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US and them. Data, research and commercialisation

"I have some problems with the US, which has a more relaxed vision of what needs protection on the subject of personal data," says the commissioner.

But Reding says she is negotiating with US Attorney General Eric Holder specifically on data protection laws, in an effort to reach a bilateral agreement on both sides of the pond.

She adds that "common standards" are needed between Europe and the US. "If we disagree somebody else might set the whole standard."

The commissioner is convinced that the US is finally starting to take a European approach to data protection, especially in light of the recent high-profile hacks that have affected millions of gamers on Sony Playstation and more recently Sega.

"The US have started to think in a different way," she says. "September 11 scared a whole population and pushed the thinking purely to more security. Tackling problems wholly through the security prism and neglecting completely the element of personal rights.

"I think a equilibrium is starting to take place there. We want rights and security to be on an equal footing… To keep this balance is the way we should proceed in politics."

Obama and Mark Zuckerberg, Official White House Photo by Pete Souza

She says such a desire is not about "building new barriers but to create a security for the individual, which in turn brings ecommerce trust from the individual".

But cross-border trade online, even within the EU, remains a big problem, and Reding claims that changes to the legislation to simplify such business transactions will fix this.

"Merchants do not want to pay the price of adapting their rules to different laws. It's too expensive... due to the patchwork nature of consumer laws in Europe."

According to EU statistics, 75 per cent of merchants hesitate about selling goods cross-border, while just seven per cent of Europeans buy online from another member state.

That's a fact that perplexes Reding.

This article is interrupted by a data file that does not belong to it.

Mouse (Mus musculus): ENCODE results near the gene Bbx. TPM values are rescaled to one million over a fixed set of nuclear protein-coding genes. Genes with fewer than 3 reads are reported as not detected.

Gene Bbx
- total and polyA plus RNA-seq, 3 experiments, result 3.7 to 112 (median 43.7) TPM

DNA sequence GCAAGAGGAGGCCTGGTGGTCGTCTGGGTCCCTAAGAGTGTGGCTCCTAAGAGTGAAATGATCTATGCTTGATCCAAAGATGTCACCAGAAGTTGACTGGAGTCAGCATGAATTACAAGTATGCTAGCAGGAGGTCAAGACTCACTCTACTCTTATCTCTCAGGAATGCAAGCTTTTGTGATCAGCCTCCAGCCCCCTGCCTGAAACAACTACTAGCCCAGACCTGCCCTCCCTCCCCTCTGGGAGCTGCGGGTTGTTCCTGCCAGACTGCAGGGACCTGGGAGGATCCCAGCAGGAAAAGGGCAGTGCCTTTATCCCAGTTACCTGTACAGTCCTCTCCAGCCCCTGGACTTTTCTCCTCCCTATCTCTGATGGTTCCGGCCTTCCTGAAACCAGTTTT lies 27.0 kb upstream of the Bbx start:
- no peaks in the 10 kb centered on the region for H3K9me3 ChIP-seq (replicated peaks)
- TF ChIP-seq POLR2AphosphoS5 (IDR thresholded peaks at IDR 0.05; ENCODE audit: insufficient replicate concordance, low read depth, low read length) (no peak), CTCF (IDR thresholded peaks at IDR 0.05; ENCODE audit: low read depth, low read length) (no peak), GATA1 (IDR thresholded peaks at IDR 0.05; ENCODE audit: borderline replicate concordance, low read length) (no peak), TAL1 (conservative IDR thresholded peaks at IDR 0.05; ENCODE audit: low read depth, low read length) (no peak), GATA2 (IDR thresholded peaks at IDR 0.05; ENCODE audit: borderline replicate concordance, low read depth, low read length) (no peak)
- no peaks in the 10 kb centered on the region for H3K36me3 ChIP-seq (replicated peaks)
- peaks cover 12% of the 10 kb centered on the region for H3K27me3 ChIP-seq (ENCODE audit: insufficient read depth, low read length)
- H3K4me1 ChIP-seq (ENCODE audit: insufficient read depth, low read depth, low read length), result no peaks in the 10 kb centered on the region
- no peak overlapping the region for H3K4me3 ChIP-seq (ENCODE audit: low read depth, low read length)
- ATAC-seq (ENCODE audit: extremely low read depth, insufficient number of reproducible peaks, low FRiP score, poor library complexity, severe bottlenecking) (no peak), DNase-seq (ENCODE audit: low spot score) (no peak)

"Data protection ranks very highly on my list because I see that in times of crisis you must provide legal certainty and open the market," she says.

"You've got it at your fingertips, you have the market but the market is not utilised. Getting rid of the barriers is the answer."

She also frets over development of products in Europe, where the subsequent technology often resurfaces in the US as a consumer product.

"Why is it that we in Europe develop in research, we find, we discover and then all of a sudden we do not jump from research to commercialisation?" asks Reding.

Europe has been slower to adapt to ecommerce, she admits.

"When it comes to commercialisation of our World Wide Web [which was invented by Sir Tim Berners Lee at Cern in Geneva] we had developed it but then we were incapable of bringing it to commercial life."

Returning to her message that for businesses to flourish in the EU they need to gain the trust of their customers, Reding calls on the tech world to provide an "in-built privacy system" within their products.

Reding, of course, previously heralded the development of (radio-frequency identification) RFID technology, which arrived sans a privacy framework.

"Yes, I championed RFID and it was really still in the pre-commerce research stage at that point. I had warned industry at that moment that if it wanted RFID to fly, you must build in security. You must have privacy by design, which is something in the data protection reform. For new services, for new items, instead of letting them grow and then see that there is a problem, why not build in privacy options first?"

A new privacy framework is finally being put in place for RFID that will come into effect later this year. But it offers only a voluntary code that many smaller companies within the EU may choose to completely ignore. ®

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